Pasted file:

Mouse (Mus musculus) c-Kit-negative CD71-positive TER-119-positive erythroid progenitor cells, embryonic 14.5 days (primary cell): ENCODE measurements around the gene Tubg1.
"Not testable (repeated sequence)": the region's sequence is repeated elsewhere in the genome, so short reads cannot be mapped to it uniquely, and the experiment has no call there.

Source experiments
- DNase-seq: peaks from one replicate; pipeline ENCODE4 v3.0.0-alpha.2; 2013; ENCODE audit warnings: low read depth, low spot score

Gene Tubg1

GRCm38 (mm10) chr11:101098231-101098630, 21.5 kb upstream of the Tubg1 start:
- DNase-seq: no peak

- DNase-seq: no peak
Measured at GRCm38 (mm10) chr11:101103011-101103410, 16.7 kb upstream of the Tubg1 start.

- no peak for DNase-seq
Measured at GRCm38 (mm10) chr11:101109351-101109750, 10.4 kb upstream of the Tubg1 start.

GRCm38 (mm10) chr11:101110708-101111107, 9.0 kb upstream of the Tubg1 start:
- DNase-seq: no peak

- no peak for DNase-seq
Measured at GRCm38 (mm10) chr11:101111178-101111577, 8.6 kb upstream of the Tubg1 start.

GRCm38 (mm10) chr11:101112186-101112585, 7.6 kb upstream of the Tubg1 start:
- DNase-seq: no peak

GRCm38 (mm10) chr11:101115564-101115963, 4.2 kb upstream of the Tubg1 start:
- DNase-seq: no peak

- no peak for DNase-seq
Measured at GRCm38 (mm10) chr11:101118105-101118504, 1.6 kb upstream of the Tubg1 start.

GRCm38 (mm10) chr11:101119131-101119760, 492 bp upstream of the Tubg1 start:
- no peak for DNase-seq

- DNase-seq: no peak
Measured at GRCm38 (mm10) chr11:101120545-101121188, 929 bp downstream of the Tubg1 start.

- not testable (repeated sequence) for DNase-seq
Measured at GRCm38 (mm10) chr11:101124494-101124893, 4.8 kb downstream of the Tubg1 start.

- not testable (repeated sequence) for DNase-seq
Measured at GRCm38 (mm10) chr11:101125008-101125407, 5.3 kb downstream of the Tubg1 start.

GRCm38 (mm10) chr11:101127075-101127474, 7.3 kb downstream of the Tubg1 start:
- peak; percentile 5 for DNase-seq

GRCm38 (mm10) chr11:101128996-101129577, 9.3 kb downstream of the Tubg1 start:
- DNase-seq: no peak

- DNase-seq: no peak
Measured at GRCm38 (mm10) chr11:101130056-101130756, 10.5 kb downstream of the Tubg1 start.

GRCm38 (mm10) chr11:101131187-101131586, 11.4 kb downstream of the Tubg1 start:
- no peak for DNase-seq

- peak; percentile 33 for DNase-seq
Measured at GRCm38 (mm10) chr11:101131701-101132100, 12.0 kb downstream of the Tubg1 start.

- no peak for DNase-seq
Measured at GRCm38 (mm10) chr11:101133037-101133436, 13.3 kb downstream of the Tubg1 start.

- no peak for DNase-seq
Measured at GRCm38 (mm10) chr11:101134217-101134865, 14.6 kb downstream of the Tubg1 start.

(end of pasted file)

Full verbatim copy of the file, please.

Mouse (Mus musculus) c-Kit-negative CD71-positive TER-119-positive erythroid progenitor cells, embryonic 14.5 days (primary cell): ENCODE measurements around the gene Tubg1.
"Not testable (repeated sequence)": the region's sequence is repeated elsewhere in the genome, so short reads cannot be mapped to it uniquely, and the experiment has no call there.

Source experiments
- DNase-seq: peaks from one replicate; pipeline ENCODE4 v3.0.0-alpha.2; 2013; ENCODE audit warnings: low read depth, low spot score

Gene Tubg1

GRCm38 (mm10) chr11:101098231-101098630, 21.5 kb upstream of the Tubg1 start:
- DNase-seq: no peak

- DNase-seq: no peak
Measured at GRCm38 (mm10) chr11:101103011-101103410, 16.7 kb upstream of the Tubg1 start.

- no peak for DNase-seq
Measured at GRCm38 (mm10) chr11:101109351-101109750, 10.4 kb upstream of the Tubg1 start.

GRCm38 (mm10) chr11:101110708-101111107, 9.0 kb upstream of the Tubg1 start:
- DNase-seq: no peak

- no peak for DNase-seq
Measured at GRCm38 (mm10) chr11:101111178-101111577, 8.6 kb upstream of the Tubg1 start.

GRCm38 (mm10) chr11:101112186-101112585, 7.6 kb upstream of the Tubg1 start:
- DNase-seq: no peak

GRCm38 (mm10) chr11:101115564-101115963, 4.2 kb upstream of the Tubg1 start:
- DNase-seq: no peak

- no peak for DNase-seq
Measured at GRCm38 (mm10) chr11:101118105-101118504, 1.6 kb upstream of the Tubg1 start.

GRCm38 (mm10) chr11:101119131-101119760, 492 bp upstream of the Tubg1 start:
- no peak for DNase-seq

- DNase-seq: no peak
Measured at GRCm38 (mm10) chr11:101120545-101121188, 929 bp downstream of the Tubg1 start.

- not testable (repeated sequence) for DNase-seq
Measured at GRCm38 (mm10) chr11:101124494-101124893, 4.8 kb downstream of the Tubg1 start.

- not testable (repeated sequence) for DNase-seq
Measured at GRCm38 (mm10) chr11:101125008-101125407, 5.3 kb downstream of the Tubg1 start.

GRCm38 (mm10) chr11:101127075-101127474, 7.3 kb downstream of the Tubg1 start:
- peak; percentile 5 for DNase-seq

GRCm38 (mm10) chr11:101128996-101129577, 9.3 kb downstream of the Tubg1 start:
- DNase-seq: no peak

- DNase-seq: no peak
Measured at GRCm38 (mm10) chr11:101130056-101130756, 10.5 kb downstream of the Tubg1 start.

GRCm38 (mm10) chr11:101131187-101131586, 11.4 kb downstream of the Tubg1 start:
- no peak for DNase-seq

- peak; percentile 33 for DNase-seq
Measured at GRCm38 (mm10) chr11:101131701-101132100, 12.0 kb downstream of the Tubg1 start.

- no peak for DNase-seq
Measured at GRCm38 (mm10) chr11:101133037-101133436, 13.3 kb downstream of the Tubg1 start.

- no peak for DNase-seq
Measured at GRCm38 (mm10) chr11:101134217-101134865, 14.6 kb downstream of the Tubg1 start.